First Pregnancies Are a Cake Walk (Mmmmm, Cake)

Linda Sharps
Being a Mom

One of my talented co-writers here at The Stir posted an article on how first pregnancies usually seem harder than the subsequent ones—primarily because once you've been through the inflate-to-elephantine-proportions-then-painfully-disgorge-a-small-human-from-your-body process once, the follow-up gestational activities aren't as challenging.

I can agree from a certain perspective. The actual physical effects of pregnancy weren't new the second time around, so everything wasn't quite as terrifying. I didn't spend my entire pregnancy worried about whether or not a briefly inactive fetus meant that the baby was DEAD, for instance. I also didn't bother with renting that fetal doppler thing so I could continually "reassure" myself that the baby's heart was still beating.

(Say, did I ever tell you about how when we used the doppler during my first pregnancy I accidentally picked up my own slow, plodding adult heartbeat and became convinced my child had some sort of CRIPPLING DISEASE which I had caused by helping my husband paint the nursery? WHOO GOOD TIMES.)

Aside from generally knowing what sorts of unpleasantries to expect, though (hey, here come the hemorrhoids, right on schedule!), I would say that second pregnancies are WAY harder than the first. While I can't speak from personal experience, I assume the same is true for third, fourth, and twelfth pregnancies.

The thing is, first pregnancies usually mean you can lie down and take a nap if you want, or spend 45 minutes with your head stuck in a refrigerator door scanning for the exact food you're craving. You can go off by yourself and dreamily browse the infant section of a baby store in order to select the perfect coming-home outfit. You can ask your husband to go to the store at 11 PM for chocolate-peanut butter ice cream and he'll actually go, because you're a special pregnant princess whose body is a sacred vessel.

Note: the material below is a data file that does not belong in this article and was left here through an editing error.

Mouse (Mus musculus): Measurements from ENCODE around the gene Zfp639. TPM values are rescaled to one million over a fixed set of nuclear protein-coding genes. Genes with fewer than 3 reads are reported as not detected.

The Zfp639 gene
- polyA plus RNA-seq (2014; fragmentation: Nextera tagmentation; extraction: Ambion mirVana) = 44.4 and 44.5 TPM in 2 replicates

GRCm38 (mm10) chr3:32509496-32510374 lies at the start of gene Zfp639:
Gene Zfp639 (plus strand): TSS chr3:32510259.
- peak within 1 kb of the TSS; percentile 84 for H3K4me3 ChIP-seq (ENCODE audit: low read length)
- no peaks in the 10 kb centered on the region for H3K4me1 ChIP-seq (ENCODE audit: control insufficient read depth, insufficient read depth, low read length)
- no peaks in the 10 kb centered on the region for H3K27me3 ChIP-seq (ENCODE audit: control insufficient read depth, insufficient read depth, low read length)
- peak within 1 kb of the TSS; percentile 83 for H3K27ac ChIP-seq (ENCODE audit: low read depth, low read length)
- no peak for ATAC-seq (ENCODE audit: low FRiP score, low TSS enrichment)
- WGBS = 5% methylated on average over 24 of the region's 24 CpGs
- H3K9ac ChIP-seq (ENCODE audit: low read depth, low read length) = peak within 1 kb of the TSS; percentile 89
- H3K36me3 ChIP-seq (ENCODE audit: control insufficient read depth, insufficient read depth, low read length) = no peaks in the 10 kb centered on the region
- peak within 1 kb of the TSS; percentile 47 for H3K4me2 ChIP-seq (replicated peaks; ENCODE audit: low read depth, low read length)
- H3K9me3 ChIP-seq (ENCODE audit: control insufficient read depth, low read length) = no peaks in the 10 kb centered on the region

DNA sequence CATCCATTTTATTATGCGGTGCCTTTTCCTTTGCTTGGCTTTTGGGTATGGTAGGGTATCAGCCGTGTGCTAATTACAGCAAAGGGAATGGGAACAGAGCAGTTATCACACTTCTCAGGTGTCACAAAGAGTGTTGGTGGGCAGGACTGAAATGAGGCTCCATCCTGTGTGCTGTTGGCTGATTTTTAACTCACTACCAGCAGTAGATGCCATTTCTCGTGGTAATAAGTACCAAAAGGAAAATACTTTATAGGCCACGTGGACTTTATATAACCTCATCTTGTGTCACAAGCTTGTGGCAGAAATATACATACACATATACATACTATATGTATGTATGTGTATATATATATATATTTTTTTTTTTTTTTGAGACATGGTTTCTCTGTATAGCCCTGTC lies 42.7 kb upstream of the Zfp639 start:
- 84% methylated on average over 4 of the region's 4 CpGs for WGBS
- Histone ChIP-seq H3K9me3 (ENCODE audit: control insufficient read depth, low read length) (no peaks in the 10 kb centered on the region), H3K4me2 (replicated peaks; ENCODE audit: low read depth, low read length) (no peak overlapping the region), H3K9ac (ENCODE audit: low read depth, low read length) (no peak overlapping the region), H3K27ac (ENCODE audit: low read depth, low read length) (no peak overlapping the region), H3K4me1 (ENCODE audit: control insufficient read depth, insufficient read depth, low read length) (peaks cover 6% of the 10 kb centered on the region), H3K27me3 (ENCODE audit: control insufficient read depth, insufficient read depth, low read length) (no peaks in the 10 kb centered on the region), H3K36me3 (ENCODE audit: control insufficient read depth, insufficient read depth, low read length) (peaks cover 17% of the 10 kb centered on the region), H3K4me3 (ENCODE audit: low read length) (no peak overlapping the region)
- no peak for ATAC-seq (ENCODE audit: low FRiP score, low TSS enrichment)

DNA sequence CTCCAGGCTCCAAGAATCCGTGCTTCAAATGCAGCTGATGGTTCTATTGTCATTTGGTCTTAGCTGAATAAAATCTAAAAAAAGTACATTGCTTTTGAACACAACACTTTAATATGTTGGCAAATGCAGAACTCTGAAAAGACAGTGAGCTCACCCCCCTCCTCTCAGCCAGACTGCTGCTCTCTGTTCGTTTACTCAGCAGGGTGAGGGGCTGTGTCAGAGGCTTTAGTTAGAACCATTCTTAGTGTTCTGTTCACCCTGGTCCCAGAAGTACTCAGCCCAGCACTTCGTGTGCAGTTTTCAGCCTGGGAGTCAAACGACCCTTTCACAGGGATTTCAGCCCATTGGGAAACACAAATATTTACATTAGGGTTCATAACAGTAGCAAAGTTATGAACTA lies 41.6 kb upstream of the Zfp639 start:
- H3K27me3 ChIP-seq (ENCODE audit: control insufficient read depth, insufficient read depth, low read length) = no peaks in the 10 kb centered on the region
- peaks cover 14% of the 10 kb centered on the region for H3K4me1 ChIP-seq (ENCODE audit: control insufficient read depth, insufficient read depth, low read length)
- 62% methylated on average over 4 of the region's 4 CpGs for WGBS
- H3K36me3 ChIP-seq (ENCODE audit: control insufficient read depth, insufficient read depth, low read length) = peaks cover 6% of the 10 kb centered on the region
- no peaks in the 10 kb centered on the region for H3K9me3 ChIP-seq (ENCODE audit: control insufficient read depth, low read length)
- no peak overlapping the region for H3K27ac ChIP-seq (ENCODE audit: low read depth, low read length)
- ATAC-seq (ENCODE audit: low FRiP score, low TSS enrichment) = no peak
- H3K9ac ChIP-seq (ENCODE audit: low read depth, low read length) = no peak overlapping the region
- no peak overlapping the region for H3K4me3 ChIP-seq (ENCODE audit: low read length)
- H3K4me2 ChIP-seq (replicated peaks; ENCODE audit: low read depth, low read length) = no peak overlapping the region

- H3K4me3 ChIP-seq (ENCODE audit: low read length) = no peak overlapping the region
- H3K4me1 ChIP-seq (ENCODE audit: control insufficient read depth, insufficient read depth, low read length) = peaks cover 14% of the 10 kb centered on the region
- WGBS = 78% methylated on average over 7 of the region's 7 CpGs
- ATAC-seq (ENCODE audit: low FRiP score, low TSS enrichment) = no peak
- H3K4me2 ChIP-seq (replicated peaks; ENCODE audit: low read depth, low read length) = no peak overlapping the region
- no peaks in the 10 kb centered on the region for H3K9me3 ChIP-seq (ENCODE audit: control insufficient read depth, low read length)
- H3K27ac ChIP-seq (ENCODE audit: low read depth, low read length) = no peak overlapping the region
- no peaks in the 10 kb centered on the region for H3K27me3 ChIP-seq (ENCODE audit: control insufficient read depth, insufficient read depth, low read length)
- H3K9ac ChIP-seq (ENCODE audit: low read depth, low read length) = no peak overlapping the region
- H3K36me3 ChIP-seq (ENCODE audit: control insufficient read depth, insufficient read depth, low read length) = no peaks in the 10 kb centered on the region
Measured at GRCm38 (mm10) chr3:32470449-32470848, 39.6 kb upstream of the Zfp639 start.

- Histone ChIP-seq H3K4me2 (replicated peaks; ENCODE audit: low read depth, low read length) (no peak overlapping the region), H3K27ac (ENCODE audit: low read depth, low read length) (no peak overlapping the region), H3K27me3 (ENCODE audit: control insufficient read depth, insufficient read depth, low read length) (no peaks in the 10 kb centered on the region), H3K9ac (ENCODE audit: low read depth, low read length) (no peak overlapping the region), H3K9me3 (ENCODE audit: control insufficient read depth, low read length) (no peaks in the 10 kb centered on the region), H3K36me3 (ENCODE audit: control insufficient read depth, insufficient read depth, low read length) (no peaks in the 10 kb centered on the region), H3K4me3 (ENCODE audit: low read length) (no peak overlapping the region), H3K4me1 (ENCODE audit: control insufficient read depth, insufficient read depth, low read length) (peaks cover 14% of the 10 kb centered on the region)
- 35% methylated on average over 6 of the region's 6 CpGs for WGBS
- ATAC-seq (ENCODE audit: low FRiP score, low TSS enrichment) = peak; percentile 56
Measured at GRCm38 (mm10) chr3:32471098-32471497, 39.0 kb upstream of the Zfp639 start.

Second pregnancies? Forget ALL of that. Now you've got a needy toddler running around breaking shit 24/7, and there will be no napping for you. Oh, you're spending every morning miserably barfing up everything you've eaten since 1987? Suck it up, buttercup, because Junior needs breakfast STAT. You're dying for a meal of pickled gherkins and salted-caramel donuts, but you're going to have to make do with a handful of stale cheese goldfish. You could drag your kid to the baby store and spend ten nightmarish minutes chasing him around while you huff and puff like a congested rhino, or you could just shop on You'd ask your husband to get you ice cream, but he's passed out cold from an evening of trying to get a bed-resistant toddler to take a damn bath.

Everyone who constantly asked you how you were feeling during your first pregnancy will remain silent during your second, except for a slight widening of the eyes as you waddle past, because even though you're only 4 months along your belly already resembles an approaching submarine.

Did I mention the part about how there's no napping? And that the Great Unknown of Life with a Newborn will be replaced by a growing sense of dread over how you'll be able to handle caring for your existing child(ren) AND an infant?

So I say the first pregnancy is usually scarier, but by far the easiest in terms what the rest of your life looks like at the time. If pregnancy is a months-long hike up Everest, the second time is doing it without oxygen tanks.

What was your experience—was your first pregnancy easier, or harder?

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